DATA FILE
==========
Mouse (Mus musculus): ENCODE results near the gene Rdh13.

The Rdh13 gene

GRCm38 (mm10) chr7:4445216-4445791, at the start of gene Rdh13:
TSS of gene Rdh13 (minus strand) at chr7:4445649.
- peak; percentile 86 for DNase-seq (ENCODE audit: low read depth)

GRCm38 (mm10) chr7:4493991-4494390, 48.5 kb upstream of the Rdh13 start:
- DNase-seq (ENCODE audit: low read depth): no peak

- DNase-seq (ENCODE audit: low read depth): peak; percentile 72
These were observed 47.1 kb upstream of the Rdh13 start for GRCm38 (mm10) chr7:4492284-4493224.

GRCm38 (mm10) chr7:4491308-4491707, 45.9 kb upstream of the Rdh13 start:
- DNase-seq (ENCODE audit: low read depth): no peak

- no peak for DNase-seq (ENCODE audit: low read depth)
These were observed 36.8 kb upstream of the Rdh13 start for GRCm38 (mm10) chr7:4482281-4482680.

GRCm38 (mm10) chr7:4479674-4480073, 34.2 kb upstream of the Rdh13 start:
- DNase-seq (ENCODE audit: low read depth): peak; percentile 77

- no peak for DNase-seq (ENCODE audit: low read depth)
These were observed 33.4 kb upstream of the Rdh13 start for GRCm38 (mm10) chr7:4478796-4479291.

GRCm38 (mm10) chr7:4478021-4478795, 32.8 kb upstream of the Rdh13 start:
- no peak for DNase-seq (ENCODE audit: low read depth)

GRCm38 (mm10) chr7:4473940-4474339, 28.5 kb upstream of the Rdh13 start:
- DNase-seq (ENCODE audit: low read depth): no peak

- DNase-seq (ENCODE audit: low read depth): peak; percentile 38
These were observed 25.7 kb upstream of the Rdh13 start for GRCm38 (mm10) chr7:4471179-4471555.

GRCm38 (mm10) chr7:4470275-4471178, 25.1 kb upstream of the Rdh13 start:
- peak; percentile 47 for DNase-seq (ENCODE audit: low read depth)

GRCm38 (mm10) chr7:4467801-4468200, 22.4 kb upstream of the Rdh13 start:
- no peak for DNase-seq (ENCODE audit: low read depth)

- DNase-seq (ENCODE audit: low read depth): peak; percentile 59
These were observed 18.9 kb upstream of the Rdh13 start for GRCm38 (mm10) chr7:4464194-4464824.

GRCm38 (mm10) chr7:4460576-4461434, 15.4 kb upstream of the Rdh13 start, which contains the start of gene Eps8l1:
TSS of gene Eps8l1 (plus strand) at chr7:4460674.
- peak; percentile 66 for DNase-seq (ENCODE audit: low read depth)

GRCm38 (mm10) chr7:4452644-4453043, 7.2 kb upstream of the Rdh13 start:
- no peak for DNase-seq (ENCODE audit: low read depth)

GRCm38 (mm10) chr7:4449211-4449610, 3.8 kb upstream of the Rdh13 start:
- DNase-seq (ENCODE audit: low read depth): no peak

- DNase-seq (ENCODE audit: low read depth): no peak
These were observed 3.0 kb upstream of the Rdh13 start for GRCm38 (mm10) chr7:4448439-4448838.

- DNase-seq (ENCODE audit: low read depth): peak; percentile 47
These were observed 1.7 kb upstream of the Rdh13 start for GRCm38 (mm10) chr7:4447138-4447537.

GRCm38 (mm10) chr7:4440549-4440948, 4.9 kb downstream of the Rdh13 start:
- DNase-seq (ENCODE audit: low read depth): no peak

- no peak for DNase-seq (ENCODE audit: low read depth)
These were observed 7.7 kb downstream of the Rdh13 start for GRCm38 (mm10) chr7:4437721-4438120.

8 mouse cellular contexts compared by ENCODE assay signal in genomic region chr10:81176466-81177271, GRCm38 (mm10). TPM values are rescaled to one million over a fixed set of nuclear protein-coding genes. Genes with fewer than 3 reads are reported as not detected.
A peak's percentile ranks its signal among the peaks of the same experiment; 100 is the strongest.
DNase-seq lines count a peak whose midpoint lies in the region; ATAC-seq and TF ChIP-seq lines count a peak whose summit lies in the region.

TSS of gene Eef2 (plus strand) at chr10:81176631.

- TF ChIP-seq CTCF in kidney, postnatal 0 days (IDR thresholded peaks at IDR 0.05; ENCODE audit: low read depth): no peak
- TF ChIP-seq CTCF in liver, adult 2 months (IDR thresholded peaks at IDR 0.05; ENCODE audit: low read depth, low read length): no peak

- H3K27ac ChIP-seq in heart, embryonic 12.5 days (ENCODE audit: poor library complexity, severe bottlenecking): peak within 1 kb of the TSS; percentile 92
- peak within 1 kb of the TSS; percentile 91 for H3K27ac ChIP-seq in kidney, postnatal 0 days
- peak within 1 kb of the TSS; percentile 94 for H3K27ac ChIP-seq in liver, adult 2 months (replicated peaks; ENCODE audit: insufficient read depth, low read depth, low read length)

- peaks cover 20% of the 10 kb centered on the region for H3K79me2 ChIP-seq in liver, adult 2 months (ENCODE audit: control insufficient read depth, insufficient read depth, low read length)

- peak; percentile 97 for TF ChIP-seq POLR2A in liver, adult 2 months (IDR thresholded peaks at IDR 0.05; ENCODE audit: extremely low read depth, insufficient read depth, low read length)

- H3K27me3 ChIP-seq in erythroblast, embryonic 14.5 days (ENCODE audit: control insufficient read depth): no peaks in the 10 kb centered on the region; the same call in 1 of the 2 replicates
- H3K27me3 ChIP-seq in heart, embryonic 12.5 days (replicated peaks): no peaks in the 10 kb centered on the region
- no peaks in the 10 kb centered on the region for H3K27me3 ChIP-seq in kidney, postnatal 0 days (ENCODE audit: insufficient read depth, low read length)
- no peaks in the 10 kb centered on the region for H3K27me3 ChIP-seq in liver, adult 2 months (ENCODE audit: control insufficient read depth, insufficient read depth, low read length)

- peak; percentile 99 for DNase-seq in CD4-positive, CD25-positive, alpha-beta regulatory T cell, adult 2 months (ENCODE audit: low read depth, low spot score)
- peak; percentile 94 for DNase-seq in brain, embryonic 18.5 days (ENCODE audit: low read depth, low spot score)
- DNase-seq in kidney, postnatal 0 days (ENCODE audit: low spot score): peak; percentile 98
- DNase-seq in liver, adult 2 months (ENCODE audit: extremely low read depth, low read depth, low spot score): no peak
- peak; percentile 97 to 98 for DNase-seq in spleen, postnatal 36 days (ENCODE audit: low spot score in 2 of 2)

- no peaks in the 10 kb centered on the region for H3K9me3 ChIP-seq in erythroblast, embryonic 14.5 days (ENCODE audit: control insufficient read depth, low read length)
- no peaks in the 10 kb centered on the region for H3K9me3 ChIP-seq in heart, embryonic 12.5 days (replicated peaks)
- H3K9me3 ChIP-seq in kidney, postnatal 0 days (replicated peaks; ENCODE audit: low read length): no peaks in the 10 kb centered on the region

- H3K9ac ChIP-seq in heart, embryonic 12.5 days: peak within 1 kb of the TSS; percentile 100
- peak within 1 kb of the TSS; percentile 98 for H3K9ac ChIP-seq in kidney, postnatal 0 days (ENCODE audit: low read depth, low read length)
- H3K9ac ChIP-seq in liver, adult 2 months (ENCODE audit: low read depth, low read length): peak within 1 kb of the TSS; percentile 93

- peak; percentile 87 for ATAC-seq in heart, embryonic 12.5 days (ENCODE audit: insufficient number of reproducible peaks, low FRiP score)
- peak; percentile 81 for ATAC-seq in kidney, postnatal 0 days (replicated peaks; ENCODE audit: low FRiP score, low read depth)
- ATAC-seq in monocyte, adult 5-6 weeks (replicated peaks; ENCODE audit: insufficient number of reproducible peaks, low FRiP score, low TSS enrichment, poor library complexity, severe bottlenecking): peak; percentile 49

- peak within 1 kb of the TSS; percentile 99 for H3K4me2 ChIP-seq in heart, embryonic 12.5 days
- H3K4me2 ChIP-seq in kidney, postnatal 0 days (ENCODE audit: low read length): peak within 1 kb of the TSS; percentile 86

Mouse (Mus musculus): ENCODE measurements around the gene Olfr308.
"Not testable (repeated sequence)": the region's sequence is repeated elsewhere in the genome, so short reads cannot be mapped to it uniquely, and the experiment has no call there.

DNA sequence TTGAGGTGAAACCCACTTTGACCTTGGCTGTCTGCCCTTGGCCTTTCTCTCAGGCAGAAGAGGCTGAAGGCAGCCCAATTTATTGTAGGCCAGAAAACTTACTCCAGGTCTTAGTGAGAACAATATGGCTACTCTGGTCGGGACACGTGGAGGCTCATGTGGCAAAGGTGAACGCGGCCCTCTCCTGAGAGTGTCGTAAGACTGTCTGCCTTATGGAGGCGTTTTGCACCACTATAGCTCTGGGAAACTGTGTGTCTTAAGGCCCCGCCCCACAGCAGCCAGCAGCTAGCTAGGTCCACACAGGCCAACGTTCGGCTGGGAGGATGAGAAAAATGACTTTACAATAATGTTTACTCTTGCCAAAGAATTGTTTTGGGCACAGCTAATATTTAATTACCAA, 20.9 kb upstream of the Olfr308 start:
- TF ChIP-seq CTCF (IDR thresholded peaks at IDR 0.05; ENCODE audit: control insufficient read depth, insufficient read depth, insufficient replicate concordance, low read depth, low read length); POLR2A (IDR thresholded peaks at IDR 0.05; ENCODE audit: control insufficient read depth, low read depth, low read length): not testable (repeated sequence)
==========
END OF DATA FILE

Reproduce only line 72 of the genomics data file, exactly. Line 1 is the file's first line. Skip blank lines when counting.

- peak; percentile 81 for ATAC-seq in kidney, postnatal 0 days (replicated peaks; ENCODE audit: low FRiP score, low read depth)